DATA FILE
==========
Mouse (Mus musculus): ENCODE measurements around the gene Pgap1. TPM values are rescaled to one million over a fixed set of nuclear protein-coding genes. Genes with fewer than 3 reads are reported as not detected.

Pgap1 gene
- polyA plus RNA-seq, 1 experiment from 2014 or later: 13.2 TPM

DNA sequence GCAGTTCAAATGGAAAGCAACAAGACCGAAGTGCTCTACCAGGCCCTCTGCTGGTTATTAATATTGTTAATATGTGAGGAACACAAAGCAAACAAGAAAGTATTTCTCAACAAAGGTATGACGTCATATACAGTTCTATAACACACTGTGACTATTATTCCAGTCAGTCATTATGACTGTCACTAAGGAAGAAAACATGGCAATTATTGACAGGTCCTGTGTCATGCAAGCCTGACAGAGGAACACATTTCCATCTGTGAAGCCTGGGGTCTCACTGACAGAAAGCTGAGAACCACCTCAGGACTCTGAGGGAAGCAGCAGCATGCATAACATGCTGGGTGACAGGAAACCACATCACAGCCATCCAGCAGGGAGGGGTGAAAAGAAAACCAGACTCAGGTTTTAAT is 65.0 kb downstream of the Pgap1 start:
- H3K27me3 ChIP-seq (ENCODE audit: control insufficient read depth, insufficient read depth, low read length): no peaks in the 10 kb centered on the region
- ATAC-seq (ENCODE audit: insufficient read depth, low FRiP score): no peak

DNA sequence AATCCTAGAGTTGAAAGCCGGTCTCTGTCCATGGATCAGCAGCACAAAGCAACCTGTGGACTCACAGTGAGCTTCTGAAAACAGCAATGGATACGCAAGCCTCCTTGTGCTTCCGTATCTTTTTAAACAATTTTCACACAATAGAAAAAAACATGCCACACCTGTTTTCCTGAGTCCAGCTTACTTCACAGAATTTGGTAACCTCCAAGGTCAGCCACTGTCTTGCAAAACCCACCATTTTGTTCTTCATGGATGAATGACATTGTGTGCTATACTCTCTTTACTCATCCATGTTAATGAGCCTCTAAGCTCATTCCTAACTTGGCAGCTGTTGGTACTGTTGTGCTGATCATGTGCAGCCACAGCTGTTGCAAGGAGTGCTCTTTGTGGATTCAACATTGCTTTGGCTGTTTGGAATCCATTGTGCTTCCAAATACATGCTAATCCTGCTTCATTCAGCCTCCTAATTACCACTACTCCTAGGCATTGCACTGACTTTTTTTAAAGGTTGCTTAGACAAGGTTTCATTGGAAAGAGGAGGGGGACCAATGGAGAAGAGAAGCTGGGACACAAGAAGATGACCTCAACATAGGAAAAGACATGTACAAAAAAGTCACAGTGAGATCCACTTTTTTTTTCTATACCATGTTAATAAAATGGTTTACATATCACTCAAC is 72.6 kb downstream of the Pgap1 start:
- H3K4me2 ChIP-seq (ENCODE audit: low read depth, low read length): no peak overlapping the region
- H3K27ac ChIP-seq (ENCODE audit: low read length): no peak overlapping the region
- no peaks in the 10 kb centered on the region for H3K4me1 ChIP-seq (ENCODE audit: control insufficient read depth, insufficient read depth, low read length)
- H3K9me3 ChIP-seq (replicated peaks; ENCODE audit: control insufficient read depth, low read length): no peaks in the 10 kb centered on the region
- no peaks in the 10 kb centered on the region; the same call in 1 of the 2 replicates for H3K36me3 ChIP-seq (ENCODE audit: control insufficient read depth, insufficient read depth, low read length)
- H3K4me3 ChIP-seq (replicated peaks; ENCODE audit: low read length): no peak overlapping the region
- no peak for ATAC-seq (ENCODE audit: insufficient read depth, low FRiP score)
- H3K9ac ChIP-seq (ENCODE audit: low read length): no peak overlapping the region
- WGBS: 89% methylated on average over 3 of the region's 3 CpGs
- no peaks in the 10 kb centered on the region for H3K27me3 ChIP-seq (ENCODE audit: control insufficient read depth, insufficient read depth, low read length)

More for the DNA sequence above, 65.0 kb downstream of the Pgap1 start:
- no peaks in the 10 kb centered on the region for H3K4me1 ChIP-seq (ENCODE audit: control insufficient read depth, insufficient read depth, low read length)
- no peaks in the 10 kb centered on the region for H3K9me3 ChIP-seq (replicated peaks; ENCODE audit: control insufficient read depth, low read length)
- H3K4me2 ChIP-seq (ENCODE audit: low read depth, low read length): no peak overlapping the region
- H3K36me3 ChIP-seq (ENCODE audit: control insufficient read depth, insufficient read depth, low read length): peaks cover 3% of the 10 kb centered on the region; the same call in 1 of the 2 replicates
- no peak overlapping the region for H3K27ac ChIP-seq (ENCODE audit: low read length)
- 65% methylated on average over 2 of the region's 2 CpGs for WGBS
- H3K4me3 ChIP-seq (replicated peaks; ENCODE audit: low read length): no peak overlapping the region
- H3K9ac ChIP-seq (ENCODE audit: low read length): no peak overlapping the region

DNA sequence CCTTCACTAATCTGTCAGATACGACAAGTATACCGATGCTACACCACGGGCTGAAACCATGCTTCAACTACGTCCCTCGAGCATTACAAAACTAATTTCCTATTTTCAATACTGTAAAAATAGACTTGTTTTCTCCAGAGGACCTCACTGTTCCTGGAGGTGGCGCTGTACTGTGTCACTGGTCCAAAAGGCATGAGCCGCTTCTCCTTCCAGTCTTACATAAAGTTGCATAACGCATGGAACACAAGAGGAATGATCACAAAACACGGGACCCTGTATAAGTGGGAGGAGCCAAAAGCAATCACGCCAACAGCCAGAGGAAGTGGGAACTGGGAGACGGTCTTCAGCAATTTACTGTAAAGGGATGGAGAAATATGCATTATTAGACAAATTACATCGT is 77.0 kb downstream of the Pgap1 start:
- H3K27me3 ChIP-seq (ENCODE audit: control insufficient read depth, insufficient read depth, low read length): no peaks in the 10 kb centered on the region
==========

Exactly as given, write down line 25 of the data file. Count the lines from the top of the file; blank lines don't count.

- H3K4me3 ChIP-seq (replicated peaks; ENCODE audit: low read length): no peak overlapping the region